Growing up, we never had a dog. We had a calico cat for a very long time and I had a quail for a couple of years. Not dogs. It seems an odd omission to me now for such a traditional family as were we.
In adulthood, though, I had dreams of owning a great quail dog. A lot of that vision came from reading Robert Ruark’s “The Old Man and the Boy.” His dogs were Frank and Sandy. They were heroic. Always, I listened to Uncle Reg (my “old Man”) tell of his childhood pointers in Eufaula, Alabama, back when quail was a winter staple on the dinner table. He had a famed pointer named Dixie just prior to my entry into the world, when quail were still prolific in what is now Loch Lomond and Wessex Place and The Lakes on Fayetteville’s west side.
My first bird dog experiences were behind Reggie’s less-accomplished pointer named Lady during the time that Reggie was introducing me to the woods. My best memory of her was when Granddaddy put her in the trunk of his Oldsmobile 88 and took us to some farm in Raeford. Granddaddy stuck the car in the heavy end of the bean field while following Lady and me around the tree line. He grumbled when the farmer showed up to yank him out, accompanied by a hired hand. He said that meant he had to pay both of them. It made not much of a dog and quail story, but the memory is indelible.
Upon my return to North Carolina in 1985, I wasted no time in filling that canine void. My first dog was a black and white bouncing pointer puppy named Sawyer. Had I ever sent in the registration form, he was going to be formally named “Sawyer Potential.” There was a George Dickel advertisement in those days of a cowboy taking a bath in a cast iron tub, bourbon drink in hand, dog on the floor. Neighbor Tom Prewitt busted me living the illustration in real life one evening, only Sawyer was in the tub with me. I did a poor job of the early sit-and-stay commands though. Sawyer died on Cypress Lakes Road one morning before work as he rooted a sparrow out of the roadside thicket and failed to heed my “WHOA!”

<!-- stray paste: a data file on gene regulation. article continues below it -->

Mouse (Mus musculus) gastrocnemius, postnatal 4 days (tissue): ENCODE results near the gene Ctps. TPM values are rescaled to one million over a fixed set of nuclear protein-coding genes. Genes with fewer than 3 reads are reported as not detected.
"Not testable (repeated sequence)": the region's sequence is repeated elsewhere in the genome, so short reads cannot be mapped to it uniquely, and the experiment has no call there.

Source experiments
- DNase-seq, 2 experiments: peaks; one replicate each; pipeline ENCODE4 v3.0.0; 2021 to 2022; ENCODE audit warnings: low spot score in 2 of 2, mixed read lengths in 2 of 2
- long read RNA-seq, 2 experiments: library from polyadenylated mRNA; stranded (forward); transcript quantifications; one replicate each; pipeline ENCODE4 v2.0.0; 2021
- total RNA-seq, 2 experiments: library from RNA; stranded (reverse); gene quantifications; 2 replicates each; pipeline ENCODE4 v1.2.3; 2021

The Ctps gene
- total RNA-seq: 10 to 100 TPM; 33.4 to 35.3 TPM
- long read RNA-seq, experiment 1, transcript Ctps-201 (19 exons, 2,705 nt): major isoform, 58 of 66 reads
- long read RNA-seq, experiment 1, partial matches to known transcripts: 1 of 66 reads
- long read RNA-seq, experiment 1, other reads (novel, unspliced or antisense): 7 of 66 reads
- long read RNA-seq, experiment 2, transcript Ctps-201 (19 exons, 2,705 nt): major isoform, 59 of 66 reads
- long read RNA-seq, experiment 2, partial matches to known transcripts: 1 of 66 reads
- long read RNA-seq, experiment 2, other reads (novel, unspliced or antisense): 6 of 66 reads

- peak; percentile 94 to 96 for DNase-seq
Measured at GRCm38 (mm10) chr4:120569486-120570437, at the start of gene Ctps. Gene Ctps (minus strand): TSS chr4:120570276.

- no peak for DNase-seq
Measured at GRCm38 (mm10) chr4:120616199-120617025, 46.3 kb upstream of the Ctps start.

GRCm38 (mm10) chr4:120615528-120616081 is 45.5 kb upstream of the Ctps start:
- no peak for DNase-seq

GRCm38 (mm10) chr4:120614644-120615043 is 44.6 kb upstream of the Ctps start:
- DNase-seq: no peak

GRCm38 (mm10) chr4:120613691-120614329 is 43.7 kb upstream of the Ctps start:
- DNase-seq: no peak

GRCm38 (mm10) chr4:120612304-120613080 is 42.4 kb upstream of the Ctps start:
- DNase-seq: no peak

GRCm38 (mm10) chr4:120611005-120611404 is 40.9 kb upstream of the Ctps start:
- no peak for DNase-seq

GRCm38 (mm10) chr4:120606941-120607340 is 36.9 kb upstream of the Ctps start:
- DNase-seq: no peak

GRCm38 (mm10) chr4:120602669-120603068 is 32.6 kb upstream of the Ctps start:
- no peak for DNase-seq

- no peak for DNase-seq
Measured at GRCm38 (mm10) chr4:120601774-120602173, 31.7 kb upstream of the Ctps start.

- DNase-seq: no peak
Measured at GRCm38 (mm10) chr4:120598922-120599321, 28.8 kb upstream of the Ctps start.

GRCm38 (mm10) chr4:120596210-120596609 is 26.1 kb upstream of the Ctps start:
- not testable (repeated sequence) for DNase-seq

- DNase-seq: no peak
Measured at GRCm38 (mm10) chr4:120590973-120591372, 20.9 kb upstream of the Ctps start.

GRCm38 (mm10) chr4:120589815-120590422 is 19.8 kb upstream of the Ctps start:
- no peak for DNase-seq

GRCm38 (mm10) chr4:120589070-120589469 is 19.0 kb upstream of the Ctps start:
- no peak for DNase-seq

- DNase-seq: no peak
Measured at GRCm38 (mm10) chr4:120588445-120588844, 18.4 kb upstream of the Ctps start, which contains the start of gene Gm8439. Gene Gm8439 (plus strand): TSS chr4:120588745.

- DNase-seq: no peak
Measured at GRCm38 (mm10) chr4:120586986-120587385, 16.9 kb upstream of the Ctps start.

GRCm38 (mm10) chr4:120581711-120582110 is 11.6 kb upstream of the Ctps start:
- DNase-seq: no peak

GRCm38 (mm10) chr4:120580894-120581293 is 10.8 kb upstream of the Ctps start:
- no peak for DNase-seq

Dr. Fred Stowe and I ended up sitting next to each other one evening when I was a guest at Cedar Creek’s famed Twin Pines Club. Our conversation turned to quail. Upon hearing of my dream of a good dog, Dr. Stowe said he had a broke dog he would give me. I am unsure if he took my acceptance seriously until a few days later when I drove up his driveway intent on claiming my gift. I left with my very own Dixie, a brown and white English setter in middle age. She will never be found in the annals of famed Quaildom, but she did inspire one of my favorite original poems from a time when we walked home together on the last day of the season. We loved the journey and we loved each other, despite the all-too-prevalent empty bird vest.
Abby was next. She was a wild beast with uncontainable energy. The pinnacle of her career occurred on an afternoon in Parkton with Jim MacRae and Alex Sutherland. We put out on a Joe Parnell cutover next to harvested soybeans. The birds were there – at least until Abby ran through them at 35 miles per hour. Jimbo suggested re-naming her “Flush.” It stuck, and so she was for the rest of her life.
My next dog, Kay, was adopted by David Stewart and me from Wintergreen Quail Preserve. She was a sweet and gentle thing. Mr. Bill Storms trained her. When retrieving a bird, she would gently teethe it by the head and carry it back to a waiting hand. Some dude had abandoned her at season’s end the prior year. David paid the kennel tab and I took her out of foster care in Bladenboro, setting her up as a permanent resident in Eastover. She was happy for five or so years, hunting for David and me. Every dog has some flaws though, and hers was a tendency to disappear as the shadows lengthened on a day afield. She earned the nickname of Runaway Kay.
The closest that I will perhaps come to fulfillment of my dream, though, rests this afternoon in the big kennel in the backyard under a dog house made of stacked hay bales with a hollowed-out cavern in the middle. Bob Caviness had given me a book by Mike Gaddis called “Jenny Willow.” The heroine was a black and white setter. I wanted one.